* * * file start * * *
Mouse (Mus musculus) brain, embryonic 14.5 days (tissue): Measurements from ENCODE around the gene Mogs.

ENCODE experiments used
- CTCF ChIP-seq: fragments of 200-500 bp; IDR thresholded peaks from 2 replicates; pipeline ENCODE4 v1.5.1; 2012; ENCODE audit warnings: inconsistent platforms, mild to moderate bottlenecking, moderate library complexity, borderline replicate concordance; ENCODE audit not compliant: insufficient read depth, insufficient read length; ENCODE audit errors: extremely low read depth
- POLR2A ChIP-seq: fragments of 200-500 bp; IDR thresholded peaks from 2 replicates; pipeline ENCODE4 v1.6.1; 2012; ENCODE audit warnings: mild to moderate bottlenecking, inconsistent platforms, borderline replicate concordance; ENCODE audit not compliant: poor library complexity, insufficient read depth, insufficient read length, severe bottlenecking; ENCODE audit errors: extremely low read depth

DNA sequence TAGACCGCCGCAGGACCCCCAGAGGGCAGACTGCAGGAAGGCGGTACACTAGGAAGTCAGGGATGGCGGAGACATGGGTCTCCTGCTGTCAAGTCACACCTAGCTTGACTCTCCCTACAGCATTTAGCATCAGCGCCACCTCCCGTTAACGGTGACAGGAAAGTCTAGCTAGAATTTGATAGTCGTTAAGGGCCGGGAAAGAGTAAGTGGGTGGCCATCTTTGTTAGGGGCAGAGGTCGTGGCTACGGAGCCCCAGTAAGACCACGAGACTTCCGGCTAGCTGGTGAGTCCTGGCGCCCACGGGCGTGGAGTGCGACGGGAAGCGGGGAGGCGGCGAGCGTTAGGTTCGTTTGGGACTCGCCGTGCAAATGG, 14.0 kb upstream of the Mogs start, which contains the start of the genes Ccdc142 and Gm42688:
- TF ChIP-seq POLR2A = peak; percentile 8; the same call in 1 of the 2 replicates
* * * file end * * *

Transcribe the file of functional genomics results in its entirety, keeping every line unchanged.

Mouse (Mus musculus) brain, embryonic 14.5 days (tissue): Measurements from ENCODE around the gene Mogs.

ENCODE experiments used
- CTCF ChIP-seq: fragments of 200-500 bp; IDR thresholded peaks from 2 replicates; pipeline ENCODE4 v1.5.1; 2012; ENCODE audit warnings: inconsistent platforms, mild to moderate bottlenecking, moderate library complexity, borderline replicate concordance; ENCODE audit not compliant: insufficient read depth, insufficient read length; ENCODE audit errors: extremely low read depth
- POLR2A ChIP-seq: fragments of 200-500 bp; IDR thresholded peaks from 2 replicates; pipeline ENCODE4 v1.6.1; 2012; ENCODE audit warnings: mild to moderate bottlenecking, inconsistent platforms, borderline replicate concordance; ENCODE audit not compliant: poor library complexity, insufficient read depth, insufficient read length, severe bottlenecking; ENCODE audit errors: extremely low read depth

DNA sequence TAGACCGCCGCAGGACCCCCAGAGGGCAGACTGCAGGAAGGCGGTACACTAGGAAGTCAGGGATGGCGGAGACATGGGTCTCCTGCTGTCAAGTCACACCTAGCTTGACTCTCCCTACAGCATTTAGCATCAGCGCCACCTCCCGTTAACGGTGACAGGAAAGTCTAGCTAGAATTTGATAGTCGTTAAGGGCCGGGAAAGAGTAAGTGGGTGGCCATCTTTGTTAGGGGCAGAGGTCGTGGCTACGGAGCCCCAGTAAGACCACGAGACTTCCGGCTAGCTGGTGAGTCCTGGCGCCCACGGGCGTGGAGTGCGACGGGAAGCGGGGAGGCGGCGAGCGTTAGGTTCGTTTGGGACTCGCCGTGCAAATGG, 14.0 kb upstream of the Mogs start, which contains the start of the genes Ccdc142 and Gm42688:
- TF ChIP-seq POLR2A = peak; percentile 8; the same call in 1 of the 2 replicates